Dennis DeMartin, the juror whose misconduct won Wellington polo mogul John Goodman a new DUI manslaughter trial last month, will get at least $600 for a doctor to help him defend himself against contempt of court charges.
DeMartin did not attend a Thursday afternoon’s hearing where his two pro-bono lawyers tried unsuccessfully to get Palm Beach County Circuit Judge Jeffrey Colbath to give them $5,000 to hire medical experts and others.
The attorneys want financial help for DeMartin to defend himself charges that he withheld his ex-wife’s prior DUI from the court during jury selection in Goodman’s 2012 trial.
That, along with a drinking experiment DeMartin conducted the night before he and five other jurors convicted Goodman, remains the basis for the contempt of court charges that could land the retired Delray Beach accountant in jail for up to six months. His defense is that memory lapses from two strokes he suffered caused him to forget the incident.
At the hearing Thursday, Colbath at first tried to change DeMartin’s charges from indirect to direct contempt of court — a move that would have greatly restricted DeMartin’s ability to call witnesses on his behalf.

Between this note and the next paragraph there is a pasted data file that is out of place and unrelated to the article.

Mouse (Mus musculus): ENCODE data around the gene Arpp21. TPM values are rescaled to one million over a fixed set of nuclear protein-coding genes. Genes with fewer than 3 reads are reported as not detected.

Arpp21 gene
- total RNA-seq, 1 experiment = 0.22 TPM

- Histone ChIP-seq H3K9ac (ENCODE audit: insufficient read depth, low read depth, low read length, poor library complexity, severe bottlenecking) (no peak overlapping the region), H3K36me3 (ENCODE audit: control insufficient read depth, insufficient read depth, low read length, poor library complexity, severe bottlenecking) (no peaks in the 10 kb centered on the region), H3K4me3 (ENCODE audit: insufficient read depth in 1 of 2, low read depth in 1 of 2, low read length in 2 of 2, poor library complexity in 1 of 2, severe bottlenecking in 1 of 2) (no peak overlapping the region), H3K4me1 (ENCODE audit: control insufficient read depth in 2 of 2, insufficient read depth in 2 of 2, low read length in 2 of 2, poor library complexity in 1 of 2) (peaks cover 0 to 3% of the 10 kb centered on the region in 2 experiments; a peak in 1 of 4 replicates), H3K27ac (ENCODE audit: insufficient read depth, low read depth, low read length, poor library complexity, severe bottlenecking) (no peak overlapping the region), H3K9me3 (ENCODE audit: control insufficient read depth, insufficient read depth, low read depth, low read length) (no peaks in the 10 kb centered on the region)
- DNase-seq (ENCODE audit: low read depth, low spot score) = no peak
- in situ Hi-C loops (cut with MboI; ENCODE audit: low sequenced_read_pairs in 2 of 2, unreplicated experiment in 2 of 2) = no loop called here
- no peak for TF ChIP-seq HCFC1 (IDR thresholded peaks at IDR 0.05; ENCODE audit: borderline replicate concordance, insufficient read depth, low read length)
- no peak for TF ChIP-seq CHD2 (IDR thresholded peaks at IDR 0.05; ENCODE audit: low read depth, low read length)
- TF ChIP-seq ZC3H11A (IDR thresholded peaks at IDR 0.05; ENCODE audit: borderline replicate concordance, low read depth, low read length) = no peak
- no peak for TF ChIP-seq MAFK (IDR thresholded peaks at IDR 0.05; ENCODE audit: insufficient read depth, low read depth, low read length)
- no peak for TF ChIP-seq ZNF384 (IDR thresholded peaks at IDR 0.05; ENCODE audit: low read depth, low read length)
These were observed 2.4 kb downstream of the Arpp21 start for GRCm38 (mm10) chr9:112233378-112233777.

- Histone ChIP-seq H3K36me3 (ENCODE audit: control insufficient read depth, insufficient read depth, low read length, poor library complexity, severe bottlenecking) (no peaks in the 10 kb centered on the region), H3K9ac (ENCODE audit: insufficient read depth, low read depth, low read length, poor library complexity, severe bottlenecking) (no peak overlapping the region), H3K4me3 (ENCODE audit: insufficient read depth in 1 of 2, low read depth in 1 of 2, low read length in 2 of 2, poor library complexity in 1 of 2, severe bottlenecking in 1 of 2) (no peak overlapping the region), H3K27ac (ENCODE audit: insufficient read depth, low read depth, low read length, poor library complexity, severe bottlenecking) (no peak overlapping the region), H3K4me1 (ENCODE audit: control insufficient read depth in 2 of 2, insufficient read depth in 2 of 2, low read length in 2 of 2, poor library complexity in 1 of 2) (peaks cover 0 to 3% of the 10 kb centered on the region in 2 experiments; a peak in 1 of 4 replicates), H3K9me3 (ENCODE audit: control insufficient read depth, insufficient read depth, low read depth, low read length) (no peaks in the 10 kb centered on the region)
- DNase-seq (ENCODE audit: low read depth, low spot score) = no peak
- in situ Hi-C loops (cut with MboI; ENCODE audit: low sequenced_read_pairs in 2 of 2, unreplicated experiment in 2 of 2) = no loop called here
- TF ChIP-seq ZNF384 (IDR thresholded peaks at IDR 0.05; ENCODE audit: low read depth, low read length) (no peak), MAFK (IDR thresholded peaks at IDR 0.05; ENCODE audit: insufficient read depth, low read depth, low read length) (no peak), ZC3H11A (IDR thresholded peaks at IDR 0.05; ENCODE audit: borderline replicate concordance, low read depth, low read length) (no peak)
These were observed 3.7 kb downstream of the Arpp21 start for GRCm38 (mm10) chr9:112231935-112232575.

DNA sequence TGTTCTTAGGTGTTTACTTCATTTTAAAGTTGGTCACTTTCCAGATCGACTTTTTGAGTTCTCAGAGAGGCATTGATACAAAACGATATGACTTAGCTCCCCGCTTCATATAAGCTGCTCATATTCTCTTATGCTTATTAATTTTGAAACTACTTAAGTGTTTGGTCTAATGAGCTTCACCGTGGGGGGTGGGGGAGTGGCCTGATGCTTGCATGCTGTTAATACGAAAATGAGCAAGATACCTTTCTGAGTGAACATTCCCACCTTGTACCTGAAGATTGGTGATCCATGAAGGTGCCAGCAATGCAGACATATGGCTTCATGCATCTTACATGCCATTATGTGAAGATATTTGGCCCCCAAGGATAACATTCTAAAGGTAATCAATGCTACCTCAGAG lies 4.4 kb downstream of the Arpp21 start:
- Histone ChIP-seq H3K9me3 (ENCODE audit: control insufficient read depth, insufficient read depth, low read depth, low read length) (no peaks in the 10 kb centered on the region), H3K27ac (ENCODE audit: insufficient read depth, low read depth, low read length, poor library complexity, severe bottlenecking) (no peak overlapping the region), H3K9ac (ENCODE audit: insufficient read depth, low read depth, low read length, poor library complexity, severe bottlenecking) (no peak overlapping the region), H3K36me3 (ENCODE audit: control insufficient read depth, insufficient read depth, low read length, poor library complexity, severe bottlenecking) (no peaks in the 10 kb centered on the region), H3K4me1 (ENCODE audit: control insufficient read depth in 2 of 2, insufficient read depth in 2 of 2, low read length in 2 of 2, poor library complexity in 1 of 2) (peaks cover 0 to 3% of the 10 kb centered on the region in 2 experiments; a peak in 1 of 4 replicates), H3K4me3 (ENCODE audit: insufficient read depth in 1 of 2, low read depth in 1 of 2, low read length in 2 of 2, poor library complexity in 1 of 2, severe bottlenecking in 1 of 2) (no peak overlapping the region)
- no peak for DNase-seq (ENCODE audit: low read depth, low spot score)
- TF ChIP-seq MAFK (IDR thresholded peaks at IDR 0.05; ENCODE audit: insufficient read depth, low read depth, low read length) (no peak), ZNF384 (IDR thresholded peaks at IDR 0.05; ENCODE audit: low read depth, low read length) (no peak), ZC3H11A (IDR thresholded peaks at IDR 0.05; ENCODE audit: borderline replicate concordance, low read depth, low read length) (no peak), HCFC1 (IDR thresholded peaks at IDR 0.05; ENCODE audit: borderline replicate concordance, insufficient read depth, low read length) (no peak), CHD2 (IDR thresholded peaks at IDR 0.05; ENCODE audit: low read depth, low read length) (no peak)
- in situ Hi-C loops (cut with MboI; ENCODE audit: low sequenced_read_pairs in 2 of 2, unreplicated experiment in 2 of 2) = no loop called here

But defense attorney Robert Gershman wondered aloud how Colbath could charge DeMartin with direct contempt while including the drinking experiment, which happened outside the court’s presence. Direct contempt of court charges are usually reserved for acts in court, Gershman said.
“It’s not like the jurors were sitting here taking shots in front of the judge,” Gershman said.
Colbath agreed with Gershman’s reasoning and decided to keep DeMartin’s charges as indirect contempt, giving him more room to prepare a defense.
Colbath also expects to file a new charging document in the case as early as today, putting in new details about the conduct that led him on May 3 to overturn Goodman’s conviction and 16-year prison sentence in the February 2010 death of Scott Patrick Wilson.